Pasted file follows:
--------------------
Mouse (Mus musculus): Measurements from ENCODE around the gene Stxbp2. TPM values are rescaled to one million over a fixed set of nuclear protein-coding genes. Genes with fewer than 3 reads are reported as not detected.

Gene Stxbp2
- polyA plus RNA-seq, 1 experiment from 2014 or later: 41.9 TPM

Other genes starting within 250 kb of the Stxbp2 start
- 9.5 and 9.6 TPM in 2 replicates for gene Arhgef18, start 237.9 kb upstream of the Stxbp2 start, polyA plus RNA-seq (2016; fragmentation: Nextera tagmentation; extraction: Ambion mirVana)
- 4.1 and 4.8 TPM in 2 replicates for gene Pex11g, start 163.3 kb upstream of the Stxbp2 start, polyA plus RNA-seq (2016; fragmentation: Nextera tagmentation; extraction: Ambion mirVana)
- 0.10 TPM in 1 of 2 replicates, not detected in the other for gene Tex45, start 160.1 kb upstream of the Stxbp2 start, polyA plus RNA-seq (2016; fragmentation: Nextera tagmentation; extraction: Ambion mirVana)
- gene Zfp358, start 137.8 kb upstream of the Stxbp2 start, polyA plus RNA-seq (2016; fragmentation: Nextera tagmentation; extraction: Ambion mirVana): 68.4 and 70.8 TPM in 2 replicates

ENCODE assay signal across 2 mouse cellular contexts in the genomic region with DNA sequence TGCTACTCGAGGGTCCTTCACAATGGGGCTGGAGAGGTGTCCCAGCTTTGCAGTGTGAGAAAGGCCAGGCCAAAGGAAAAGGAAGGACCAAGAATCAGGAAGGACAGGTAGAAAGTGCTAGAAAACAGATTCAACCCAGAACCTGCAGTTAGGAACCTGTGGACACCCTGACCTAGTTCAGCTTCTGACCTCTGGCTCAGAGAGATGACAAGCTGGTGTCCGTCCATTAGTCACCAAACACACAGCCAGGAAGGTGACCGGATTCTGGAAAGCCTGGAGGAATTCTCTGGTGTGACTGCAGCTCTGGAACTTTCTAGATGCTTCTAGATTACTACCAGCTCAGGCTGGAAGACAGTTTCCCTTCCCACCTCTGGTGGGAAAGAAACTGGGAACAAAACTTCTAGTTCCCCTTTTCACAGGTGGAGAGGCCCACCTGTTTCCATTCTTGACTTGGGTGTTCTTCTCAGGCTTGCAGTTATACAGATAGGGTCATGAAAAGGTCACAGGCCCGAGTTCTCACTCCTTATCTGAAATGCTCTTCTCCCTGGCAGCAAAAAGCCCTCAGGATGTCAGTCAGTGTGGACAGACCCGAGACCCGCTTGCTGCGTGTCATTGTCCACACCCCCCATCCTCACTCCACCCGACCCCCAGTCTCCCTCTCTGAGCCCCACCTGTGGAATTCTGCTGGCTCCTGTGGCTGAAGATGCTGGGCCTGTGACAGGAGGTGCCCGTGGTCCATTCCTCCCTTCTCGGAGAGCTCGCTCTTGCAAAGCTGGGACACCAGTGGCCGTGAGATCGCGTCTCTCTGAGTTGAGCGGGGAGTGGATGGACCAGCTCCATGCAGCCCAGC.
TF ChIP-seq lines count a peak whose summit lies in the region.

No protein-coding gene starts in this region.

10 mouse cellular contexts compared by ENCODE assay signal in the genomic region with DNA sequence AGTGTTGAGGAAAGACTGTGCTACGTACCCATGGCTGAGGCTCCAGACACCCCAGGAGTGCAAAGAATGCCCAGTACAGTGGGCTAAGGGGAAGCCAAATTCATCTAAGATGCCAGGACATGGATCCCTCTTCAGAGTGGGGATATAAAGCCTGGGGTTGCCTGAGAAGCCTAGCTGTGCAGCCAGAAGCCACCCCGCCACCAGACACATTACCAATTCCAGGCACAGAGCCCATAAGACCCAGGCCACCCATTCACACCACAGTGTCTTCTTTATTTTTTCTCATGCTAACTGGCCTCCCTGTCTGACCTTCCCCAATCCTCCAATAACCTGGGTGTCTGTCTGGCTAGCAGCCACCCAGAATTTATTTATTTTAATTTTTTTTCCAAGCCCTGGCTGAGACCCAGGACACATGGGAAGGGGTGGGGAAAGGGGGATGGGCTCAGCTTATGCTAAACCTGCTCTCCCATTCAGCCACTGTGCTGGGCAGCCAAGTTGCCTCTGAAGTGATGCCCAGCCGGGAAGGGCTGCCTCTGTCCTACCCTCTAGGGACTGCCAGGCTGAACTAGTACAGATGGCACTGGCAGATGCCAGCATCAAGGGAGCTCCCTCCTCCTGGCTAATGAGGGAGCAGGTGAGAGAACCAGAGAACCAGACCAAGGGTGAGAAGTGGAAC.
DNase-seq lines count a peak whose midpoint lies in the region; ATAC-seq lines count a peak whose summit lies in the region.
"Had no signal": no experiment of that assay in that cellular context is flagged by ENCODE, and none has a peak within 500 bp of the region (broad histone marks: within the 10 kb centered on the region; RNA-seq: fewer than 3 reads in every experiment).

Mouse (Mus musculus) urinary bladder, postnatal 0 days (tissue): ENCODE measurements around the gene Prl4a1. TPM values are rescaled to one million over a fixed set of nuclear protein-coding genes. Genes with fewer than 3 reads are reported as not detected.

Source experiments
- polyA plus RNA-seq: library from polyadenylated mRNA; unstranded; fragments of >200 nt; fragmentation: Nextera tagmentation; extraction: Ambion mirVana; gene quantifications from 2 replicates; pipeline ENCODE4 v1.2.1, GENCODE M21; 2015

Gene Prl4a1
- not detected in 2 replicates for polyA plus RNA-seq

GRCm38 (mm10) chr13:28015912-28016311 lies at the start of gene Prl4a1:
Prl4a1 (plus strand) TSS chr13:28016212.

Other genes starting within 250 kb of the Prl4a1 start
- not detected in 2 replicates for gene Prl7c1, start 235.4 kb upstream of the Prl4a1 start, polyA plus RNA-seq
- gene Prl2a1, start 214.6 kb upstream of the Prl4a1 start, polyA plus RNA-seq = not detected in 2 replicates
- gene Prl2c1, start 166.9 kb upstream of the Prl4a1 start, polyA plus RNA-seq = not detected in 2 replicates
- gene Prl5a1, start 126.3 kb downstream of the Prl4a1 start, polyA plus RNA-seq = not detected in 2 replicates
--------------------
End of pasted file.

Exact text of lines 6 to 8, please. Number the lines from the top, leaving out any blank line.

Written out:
- 4.1 and 4.8 TPM in 2 replicates for gene Pex11g, start 163.3 kb upstream of the Stxbp2 start, polyA plus RNA-seq (2016; fragmentation: Nextera tagmentation; extraction: Ambion mirVana)
- 0.10 TPM in 1 of 2 replicates, not detected in the other for gene Tex45, start 160.1 kb upstream of the Stxbp2 start, polyA plus RNA-seq (2016; fragmentation: Nextera tagmentation; extraction: Ambion mirVana)
- gene Zfp358, start 137.8 kb upstream of the Stxbp2 start, polyA plus RNA-seq (2016; fragmentation: Nextera tagmentation; extraction: Ambion mirVana): 68.4 and 70.8 TPM in 2 replicates